Digitally tracking cognitive decline

digital-tracking-cognitive-declinePinpointing where healthy brain aging leaves off and dementia begins is difficult. Is a slip in memory an expected outcome for a too-busy person or a warning of something else? If an empty-nester loses the motivation to cook, is it a sign that the person is enjoying retirement after a lifetime spent cooking or an early sign of a cognitive decline?

Now, experts are now turning to computerized tools to detect dementia in earlier stages. Early detection might bring more successful clinical trials for treatments, which, by and large, have failed for full-blown dementia; at the very least, early detection helps people prepare for what is to come.

Read this story at IEEE Pulse.

Committing to memory

committing-to-memoryCell phone chimes, sticky notes, even the proverbial string around a finger—these external cues help guard against inevitable memory lapses. But internal help to the brain itself may be on the way in the form of  memory prosthetics. Once considered to be on the fringes of neuroscience, the idea of adding hardware to the brain to help with memory is gathering steam.

Read this story at IEEE Pulse.

Cannabis for epilepsy

child-epilepsy-eeg-scan-17Parents of children with treatment-resistant epilepsy are searching for something to help, and some are turning to cannabis to try to reduce seizure frequency.

With clinical trials of cannabidiol-based drugs under way, evidence for this treatment option may soon be forthcoming. However, concerns remain about side effects, such as sedation, interactions with other drugs, and potential disturbances of brain development.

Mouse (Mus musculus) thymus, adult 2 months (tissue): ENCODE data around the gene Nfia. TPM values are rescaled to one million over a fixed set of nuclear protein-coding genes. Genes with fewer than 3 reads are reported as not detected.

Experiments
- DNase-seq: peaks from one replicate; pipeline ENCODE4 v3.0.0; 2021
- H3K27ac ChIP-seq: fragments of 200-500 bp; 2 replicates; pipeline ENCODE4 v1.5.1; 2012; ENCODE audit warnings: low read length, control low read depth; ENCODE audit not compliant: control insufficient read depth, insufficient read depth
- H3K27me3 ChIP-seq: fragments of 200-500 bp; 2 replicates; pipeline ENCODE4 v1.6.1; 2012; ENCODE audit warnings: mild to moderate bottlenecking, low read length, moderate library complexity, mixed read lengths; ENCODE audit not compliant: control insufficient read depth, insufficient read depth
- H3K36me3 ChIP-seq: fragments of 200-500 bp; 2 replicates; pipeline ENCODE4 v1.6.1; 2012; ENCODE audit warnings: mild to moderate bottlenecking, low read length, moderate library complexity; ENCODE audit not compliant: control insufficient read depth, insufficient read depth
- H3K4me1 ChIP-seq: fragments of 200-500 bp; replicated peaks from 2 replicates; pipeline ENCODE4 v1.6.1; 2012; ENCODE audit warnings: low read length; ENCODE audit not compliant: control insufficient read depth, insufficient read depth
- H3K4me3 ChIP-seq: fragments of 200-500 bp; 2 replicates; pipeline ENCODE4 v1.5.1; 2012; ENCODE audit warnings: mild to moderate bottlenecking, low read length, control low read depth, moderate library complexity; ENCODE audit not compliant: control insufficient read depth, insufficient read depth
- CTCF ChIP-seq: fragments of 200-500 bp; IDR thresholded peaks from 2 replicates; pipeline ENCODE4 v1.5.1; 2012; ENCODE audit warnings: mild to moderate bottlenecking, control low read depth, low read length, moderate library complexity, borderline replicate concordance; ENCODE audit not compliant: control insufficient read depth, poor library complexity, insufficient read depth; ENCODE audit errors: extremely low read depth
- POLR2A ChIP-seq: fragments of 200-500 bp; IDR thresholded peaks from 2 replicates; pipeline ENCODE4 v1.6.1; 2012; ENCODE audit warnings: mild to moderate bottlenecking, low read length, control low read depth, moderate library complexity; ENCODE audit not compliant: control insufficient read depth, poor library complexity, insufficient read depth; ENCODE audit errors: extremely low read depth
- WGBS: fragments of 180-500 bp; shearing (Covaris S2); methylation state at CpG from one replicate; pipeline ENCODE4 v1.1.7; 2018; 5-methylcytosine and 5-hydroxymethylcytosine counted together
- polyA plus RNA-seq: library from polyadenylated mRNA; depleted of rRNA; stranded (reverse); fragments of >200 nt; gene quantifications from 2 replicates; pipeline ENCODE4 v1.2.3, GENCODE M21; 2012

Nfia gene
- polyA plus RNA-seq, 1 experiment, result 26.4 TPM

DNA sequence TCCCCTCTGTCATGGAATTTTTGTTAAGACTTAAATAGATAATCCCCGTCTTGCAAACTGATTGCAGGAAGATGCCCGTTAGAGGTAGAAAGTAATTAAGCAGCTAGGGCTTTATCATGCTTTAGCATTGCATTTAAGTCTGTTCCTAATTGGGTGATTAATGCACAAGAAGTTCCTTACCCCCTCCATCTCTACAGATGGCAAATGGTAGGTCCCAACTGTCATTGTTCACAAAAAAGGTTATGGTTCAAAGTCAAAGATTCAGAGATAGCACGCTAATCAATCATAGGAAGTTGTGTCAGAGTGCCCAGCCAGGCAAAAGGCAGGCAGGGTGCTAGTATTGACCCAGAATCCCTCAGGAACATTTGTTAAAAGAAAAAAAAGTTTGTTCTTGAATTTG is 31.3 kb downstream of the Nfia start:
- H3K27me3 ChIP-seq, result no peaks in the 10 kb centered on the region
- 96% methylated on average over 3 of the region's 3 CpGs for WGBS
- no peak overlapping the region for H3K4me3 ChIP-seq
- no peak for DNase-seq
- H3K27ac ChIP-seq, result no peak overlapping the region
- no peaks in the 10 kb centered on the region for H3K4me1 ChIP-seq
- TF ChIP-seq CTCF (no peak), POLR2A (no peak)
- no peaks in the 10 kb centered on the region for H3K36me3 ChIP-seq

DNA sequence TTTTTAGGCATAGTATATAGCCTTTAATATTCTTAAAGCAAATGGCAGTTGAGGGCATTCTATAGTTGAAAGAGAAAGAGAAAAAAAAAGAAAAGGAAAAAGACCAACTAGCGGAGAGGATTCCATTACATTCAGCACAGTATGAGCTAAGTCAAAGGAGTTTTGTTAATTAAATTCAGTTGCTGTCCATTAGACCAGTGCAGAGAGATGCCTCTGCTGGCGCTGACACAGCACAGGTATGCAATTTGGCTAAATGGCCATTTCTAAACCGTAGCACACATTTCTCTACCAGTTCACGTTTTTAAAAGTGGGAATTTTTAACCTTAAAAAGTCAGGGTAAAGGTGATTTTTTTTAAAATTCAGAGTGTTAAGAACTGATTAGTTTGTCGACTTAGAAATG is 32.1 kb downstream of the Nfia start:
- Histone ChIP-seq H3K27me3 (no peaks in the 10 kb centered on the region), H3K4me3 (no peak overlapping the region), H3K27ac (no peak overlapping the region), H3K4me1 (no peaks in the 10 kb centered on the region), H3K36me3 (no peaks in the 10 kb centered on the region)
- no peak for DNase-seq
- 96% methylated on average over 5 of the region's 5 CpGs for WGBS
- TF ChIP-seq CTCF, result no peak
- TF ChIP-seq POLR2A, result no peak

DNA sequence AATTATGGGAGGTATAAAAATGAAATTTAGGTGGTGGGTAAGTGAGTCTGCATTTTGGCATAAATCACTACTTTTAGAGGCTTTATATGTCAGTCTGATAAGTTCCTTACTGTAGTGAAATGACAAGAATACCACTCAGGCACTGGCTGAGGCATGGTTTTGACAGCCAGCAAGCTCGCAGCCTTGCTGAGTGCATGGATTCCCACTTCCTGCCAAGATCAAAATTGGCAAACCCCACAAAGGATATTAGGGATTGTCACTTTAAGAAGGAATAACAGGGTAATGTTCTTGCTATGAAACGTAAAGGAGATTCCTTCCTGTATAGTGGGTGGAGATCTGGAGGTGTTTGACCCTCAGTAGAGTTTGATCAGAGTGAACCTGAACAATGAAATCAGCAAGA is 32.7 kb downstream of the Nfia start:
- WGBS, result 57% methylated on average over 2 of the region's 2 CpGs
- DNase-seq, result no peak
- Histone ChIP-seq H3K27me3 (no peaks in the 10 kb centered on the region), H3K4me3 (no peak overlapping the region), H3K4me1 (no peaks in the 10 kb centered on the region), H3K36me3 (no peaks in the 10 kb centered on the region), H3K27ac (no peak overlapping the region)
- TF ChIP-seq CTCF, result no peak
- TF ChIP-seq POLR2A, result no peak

Read this story at Pharmaceutical Journal.

Widespread gene disruption in brain in schizophrenia

Subtle yet widespread disruptions in gene expression mark the brain in schizophrenia, according to a study of over 500 brain samples  published in Nature Neuroscience on September 26. From the CommonMind Consortium, the study sequenced RNA messages to provide the most comprehensive picture yet of gene expression in the brain in schizophrenia.

The effort linked 20 percent of genetic risk signals previously identified for schizophrenia to changes in gene expression, pegged multiple suspect genes with roles in brain development, and detected 693 genes that were expressed slightly differently in schizophrenia, ranging from 1.03- to 1.33-fold changes compared to controls.

Read this story at Schizophrenia Research Forum.

Personalized depression treatment on the horizon?

illustration-woman-head-in-clouds-depression-16When a patient seeks help for depression, the doctor plays a primitive guessing game to find an effective antidepressant. It takes weeks to months to determine whether a drug really works, leaving many disabled and some to lose hope.

Now, researchers are seeking a way to match people with depression to an effective drug at the outset of their treatment by searching for tell-tale features that could predict how they will respond. This personalised approach draws on a range of measures, including genetic variation, inflammation-related molecules, and brain function.

Read this story at Pharmaceutical Journal.

Schizophrenia’s behemoth burden grows

Schizophrenia cost the US an extra $155.7 billion in 2013, according to a study published in the Journal of Clinical Psychiatry. This economic burden far exceeds a 2002 estimate, with the bulk due to indirect costs, including loss of productivity due to unemployment or caregiving. This finding signals a need for therapies that ameliorate cognition or otherwise help functioning in people with schizophrenia.

Read this story at Schizophrenia Research Forum.